Let $A_1, A_2, A_3,\dots$ be a collection of nonempty sets, each of which is bounded above.

$(a)$ Find a formula for $\sup(A_1 \cup A_2)$. Extend this to supremum of a collection of $n$ sets $A_1, A_2, \dots, A_k$.

For $(a)$ I want to say that it's just the largest of the supremums, but I'm not sure how to show or prove that.

$(b)$ Consider the supremum of an infinite number of sets. Does the formula in $(a)$ extend to the infinite case?

For $(b)$ is it possible to have a supremum of an infinite number of sets as long as they're all bounded above?

  • $\begingroup$ Welcome to Mathematics Stack Exchange. $\endgroup$
    – user249332
    Sep 6, 2015 at 19:01
  • $\begingroup$ Are these subsets of the real line $\Bbb R$? $\endgroup$
    – Berci
    Sep 6, 2015 at 19:03
  • $\begingroup$ Yes they are Berci $\endgroup$
    – user268486
    Sep 6, 2015 at 19:05
  • $\begingroup$ I think $\sup(A_1 \cup A_2)=\sup(\{\sup(A_1),\sup(A_2)\})$. $\endgroup$
    – SMA.D
    Sep 6, 2015 at 19:07
  • $\begingroup$ For part (a) : math.stackexchange.com/questions/921975/… $\endgroup$
    – Arnaud D.
    Oct 6, 2017 at 12:16

1 Answer 1


a) Yes, we have $\ \sup(A_1\cup A_2)=\max(\sup A_1,\,\sup A_2)$.
To prove this, just use the definition of $\sup$ (e.g. for a subset $U$ and an element $v$ we have $U\le v\iff \sup U\le v\ $ where $U\le v$ wants to mean $u\le v$ for all $u\in U$.)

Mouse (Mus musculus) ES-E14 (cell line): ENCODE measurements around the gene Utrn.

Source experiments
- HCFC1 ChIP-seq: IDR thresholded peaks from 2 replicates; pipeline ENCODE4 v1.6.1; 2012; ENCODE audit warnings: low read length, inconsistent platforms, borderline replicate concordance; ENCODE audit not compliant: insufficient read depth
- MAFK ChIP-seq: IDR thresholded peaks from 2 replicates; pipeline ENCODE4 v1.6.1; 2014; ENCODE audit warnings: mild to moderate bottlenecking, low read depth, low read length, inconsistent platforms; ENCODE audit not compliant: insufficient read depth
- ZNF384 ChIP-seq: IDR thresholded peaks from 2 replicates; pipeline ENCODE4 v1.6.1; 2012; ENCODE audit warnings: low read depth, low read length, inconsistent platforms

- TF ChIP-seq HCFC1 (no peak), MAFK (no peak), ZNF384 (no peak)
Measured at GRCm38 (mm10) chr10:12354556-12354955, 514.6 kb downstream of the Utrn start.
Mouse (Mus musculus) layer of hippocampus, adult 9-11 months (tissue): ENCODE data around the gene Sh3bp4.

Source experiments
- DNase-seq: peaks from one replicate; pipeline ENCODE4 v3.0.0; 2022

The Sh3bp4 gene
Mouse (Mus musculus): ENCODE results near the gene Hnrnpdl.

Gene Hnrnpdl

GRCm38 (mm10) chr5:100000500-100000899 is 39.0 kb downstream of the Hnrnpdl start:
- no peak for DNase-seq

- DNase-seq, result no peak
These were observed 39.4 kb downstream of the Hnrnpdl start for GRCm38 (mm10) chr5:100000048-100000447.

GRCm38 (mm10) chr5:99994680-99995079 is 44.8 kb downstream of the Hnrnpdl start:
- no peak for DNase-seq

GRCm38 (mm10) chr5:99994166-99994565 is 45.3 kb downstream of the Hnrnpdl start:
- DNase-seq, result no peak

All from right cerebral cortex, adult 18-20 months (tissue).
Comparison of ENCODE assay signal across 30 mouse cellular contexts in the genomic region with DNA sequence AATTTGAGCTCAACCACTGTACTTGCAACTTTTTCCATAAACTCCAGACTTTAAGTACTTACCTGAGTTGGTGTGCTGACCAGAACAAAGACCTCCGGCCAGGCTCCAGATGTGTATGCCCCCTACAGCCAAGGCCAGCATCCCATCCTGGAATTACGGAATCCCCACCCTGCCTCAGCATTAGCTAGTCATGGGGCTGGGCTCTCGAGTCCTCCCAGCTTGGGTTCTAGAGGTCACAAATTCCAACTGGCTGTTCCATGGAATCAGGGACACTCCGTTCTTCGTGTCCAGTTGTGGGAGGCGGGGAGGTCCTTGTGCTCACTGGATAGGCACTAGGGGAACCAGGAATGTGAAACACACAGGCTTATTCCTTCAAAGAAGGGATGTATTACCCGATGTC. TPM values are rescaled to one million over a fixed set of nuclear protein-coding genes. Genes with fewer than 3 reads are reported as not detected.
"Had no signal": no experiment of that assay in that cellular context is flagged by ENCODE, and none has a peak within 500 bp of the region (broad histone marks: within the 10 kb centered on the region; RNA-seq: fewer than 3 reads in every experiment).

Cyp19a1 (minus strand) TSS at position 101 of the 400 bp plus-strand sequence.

b) Well, the supremum can also be $+\infty$, and yes, it is possible to achieve, for a simplest example take $A_n:=\{n\}$. Each of these sets is of course bounded, but their union is not.
Can you find the formula for $\sup(A_1\cup A_2\cup\dots)$?

  • $\begingroup$ That's helpful! Thank you! So is what you're saying for (b) that although the sets are bounded, the union of the sets is not and therefore there is no formula for the supremum? $\endgroup$
    – user268486
    Sep 6, 2015 at 21:28
  • $\begingroup$ Yes, there is formula (if we also allow $+\infty$, but why not?). And that formula is basically on this page. $\endgroup$
    – Berci
    Sep 7, 2015 at 20:10
  • 1
    $\begingroup$ What if ∞ was not allowed? Then we wouldn't be able to find a supremum of an infinite amount of sets, correct? $\endgroup$
    – mathmajor
    Sep 11, 2018 at 0:16

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